Rep. Ross leaving Legislature for Triangle Transit - Local news, weather, sports Savannah | WSAV On Your Side

Rep. Ross leaving Legislature for Triangle Transit

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RALEIGH, N.C. -

Democratic legislator Deborah Ross, an outspoken advocate of women's rights and other progressive causes, is resigning from a Legislature where Republicans hold a supermajority in both chambers and taking a job with an agency that provides mass transit.
    
Ross, who will work as general counsel for Triangle Transit, said Tuesday that she wants to have a job where she can improve people's lives.
    
"The biggest thing that has weighed in my decision to leave is that at this point in my career, I want to make things happen," said Ross, who's in her sixth term. "I want to have a positive effect, positive change, do things that make a difference in people's lives. And this is an opportunity to do just that in a very, very profound way for this region on an issue that I've been working on for years and years."
    
Ross, 49, said she doesn't know when she'll formally leave the General Assembly. Triangle Transit officials said she starts working there June 17.
    
She's supporting former Rep. Grier Martin to replace her. Wake County Democrats in her downtown Raleigh and southern Wake district must organize to choose a nominee to replace her, and Republican Gov. Pat McCrory is required by state law to appoint that nominee.
    
Ross and Martin, 44, were drawn into the same Wake County House district during the 2011 redistricting by Republicans. Martin chose not to seek re-election, thus avoiding a primary showdown with a close colleague.
    
She said she's most proud of getting funding for a new wing to the Museum of Natural Sciences. And Ross, a former lobbyist for the state chapter of the American Civil Liberties Union, also successfully got legislators to approve comprehensive ethics and domestic violence overhaul legislation.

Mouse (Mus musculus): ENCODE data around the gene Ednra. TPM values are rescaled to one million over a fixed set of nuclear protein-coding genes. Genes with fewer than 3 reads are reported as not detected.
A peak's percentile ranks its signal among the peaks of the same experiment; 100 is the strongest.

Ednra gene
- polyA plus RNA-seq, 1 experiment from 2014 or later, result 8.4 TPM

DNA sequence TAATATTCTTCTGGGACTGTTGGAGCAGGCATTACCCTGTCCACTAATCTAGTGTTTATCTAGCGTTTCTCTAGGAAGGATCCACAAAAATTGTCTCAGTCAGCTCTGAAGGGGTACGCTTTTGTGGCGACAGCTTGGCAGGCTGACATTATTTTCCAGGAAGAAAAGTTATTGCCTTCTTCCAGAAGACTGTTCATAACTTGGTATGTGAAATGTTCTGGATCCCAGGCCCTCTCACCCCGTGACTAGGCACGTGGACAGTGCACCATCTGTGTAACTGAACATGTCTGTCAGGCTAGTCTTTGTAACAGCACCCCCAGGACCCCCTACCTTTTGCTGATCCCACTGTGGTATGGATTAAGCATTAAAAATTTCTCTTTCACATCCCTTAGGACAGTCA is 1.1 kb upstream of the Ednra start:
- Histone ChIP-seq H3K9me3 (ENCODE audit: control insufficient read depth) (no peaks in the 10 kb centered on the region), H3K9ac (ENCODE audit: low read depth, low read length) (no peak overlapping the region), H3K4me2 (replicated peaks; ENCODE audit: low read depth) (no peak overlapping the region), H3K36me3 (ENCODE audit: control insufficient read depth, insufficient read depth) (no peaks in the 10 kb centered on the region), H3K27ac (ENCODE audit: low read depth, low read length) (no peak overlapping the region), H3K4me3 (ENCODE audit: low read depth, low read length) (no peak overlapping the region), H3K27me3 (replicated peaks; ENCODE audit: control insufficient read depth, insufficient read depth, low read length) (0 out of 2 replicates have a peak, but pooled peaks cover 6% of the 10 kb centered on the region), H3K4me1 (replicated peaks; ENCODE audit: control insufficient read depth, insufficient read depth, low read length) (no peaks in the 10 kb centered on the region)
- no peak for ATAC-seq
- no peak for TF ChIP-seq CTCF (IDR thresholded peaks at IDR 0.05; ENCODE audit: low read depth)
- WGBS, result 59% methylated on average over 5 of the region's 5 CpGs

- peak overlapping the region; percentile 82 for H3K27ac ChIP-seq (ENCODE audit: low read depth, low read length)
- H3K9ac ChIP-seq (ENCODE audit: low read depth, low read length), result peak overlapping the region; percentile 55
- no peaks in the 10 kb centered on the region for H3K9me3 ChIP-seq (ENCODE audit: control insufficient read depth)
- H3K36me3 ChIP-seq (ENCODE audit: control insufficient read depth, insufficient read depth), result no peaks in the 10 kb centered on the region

Once a top lieutenant to then-House Speaker Joe Hackney, D-Orange, Ross is the latest member of his team to leave the General Assembly. She has spent the past 2 1/2 years in the minority party trying to block GOP legislation that she and other Democrats view as reversing gains made by her party over the past several decades. Ross spent Wednesday morning in a judiciary committee unsuccessfully trying to mitigate a bill that would prohibit sex-selective abortions, which she ultimately voted against.
    
At a rally for women's rights in March, Ross said an abortion bill was part of a larger war on women and families in North Carolina that includes rejection of federal dollars to expand Medicaid and a proposal to require photo identification for voting. Both issues affect women disproportionately, she said, adding that the photo ID especially affects older women, who are less likely to drive.
    
"Why are they afraid of these older women?" she asked then. "It's because they are the women who have fought for rights. They are the women who care about family issues. ... They're doing everything they can to keep us quiet. But we're not going to be quiet."
    
Martin, whose term expired in December, said it would be impossible to fill the void left by Ross' departure but that he hopes to partially do that since he knows the job and the district. If the party selects him, he'll return to a Legislature where Republicans control the House, Senate and executive branch, a far cry from some of his four terms when Democrats were the majority party and held the governor's office.
    
As a member of the minority party, he said he wants to "make sure the public is aware of the wrong direction that we're headed. So in many cases, the best you can hope for is to be a witness. The best service you can provide is to explain to them what's going on and why it's wrong."
    
Martin, a military veteran, said he believes both parties can work together on issues of concern to the military. He said he was also able to build consensus among members of both parties when he was chair of a transportation subcommittee. "Those are areas that both Democrats and Republicans have a track record of working together on, and I hope that will continue," he said.
    
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AP reporter Gary D. Robertson contributed to this story.

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